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Syracuse University dedicates Link+ interdisciplinary wing
Syracuse University dedicates Link+ interdisciplinary wingApril 25, 2008Tricia Hopkinsthopkins@syr.edu
In a new space within Syracuse University’s Link Hall, scholars, researchers and students from a wide range of disciplines will now come together to collaborate on a broad spectrum of education and research, from ensuring water quality to creating personal environments that will allow individuals to create their own comfort levels, to developing stronger building materials.
On Friday, April 25, SU dedicated “Link+”, a five-story, interdisciplinary wing built onto the north side of Link Hall. The new addition houses state-of-the art research laboratories for the L.C. Smith College of Engineering and Computer Science (LCS) and the Syracuse Center of Excellence in Environmental and Energy Systems (Syracuse CoE).
The cost of the 10,164-square-foot addition and associated investments in equipment for laboratories is $10.1 million, of which $6 million was provided by a grant from New York State for investments in Syracuse CoE facilities. The new Syracuse CoE facilities and equipment serve as a collaborative environment where SU students and faculty will work together with researchers from partner firms and institutions to advance the understanding of intelligent workplaces and how they can satisfy the needs of an innovation-based work environment.
“I am thrilled that this unique interdisciplinary wing we call Link+ will be the new, expanded home of the Syracuse CoE on our campus,” says SU Chancellor and President Nancy Cantor. “This facility would not have been possible without the leadership and vision of our state legislators — Senators DeFrancisco and Valesky, and Assembly members Christensen and Magnarelli, who secured funding for the Syracuse CoE. We are excited to be able to begin showcasing the CoE’s important research. I’m also thankful for Gov. Paterson’s continued support of the Syracuse CoE.”
The addition includes a high-bay structural engineering laboratory, soils laboratory and offices for LCS’ Department of Civil and Environmental Engineering on the basement level. The high bay extends into where the addition’s first and second floors would be. The third and fourth floors include new research laboratories for the Syracuse CoE, including facilities for indoor environmental and water quality research and a unique test bed for the study of “built” environments. The fourth floor also includes faculty offices, meeting rooms, graduate student offices and an open lobby space to foster interaction and collaboration. Link+ also strategically connects to Slocum Hall, home of SU’s School of Architecture, thus enabling faculty and student interactions between engineers and architects.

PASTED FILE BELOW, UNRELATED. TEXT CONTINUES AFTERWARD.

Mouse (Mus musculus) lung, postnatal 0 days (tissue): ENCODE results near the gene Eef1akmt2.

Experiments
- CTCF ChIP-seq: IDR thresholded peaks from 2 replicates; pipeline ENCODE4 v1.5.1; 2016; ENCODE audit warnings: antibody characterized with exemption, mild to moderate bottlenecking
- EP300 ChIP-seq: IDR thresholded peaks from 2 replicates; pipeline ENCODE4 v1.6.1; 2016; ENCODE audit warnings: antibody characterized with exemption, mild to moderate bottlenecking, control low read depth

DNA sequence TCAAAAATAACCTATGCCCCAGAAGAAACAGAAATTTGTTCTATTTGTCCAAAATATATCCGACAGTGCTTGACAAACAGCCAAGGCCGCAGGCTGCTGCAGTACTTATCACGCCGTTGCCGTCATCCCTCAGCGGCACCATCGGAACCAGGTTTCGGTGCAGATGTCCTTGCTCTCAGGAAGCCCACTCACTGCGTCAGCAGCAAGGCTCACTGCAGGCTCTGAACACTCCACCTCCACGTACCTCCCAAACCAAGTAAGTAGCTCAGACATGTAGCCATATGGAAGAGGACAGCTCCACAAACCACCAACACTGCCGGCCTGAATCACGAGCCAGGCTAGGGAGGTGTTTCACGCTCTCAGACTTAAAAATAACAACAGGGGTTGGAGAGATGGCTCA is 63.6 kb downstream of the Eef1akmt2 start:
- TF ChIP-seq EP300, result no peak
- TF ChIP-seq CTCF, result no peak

“This new interdisciplinary wing is visible evidence of the value we place on interdisciplinary scholarship and collaboration. Faculty and student researchers from several disciplines are housed in the new wing with the hope and promise of innovative ideas that spring from having excellent minds in close proximity to each other,” says Shiu-Kai Chin, interim dean of LCS. “The new wing significantly upgrades our civil engineering facilities and thereby improves the resources for our undergraduates. Of course, all of this works in concert with other interdisciplinary centers, such as the Syracuse CoE, the CASE Center and the Syracuse Biomaterials Center.”
“The opening of Link+ is another great leap forward for the members of the Syracuse CoE federation and our vision to earn international recognition researching and developing new products and services for built and urban environments,” says Edward A. Bogucz, executive director of the Syracuse CoE. “The addition of this key asset to the Syracuse CoE portfolio will expand key collaborations among our academic, industry and government members, collaborations which are the hallmark of the federation and which are transforming the Central New York economy.”
A unique Intelligent Control of Urban and Built Environments (ICUBE) test bed will enable researchers to study and document how to improve environmental quality and energy efficiency in “built” environments, such as offices, schools, homes and surrounding urban settings. The test bed will allow researchers to study the office environment and its energy burden under real-world conditions, rather than in a test chamber setting, as is normally done. The test bed will be reconfigurable to simulate a wide variety of common settings in commercial office buildings, including cubicles, offices and meeting rooms.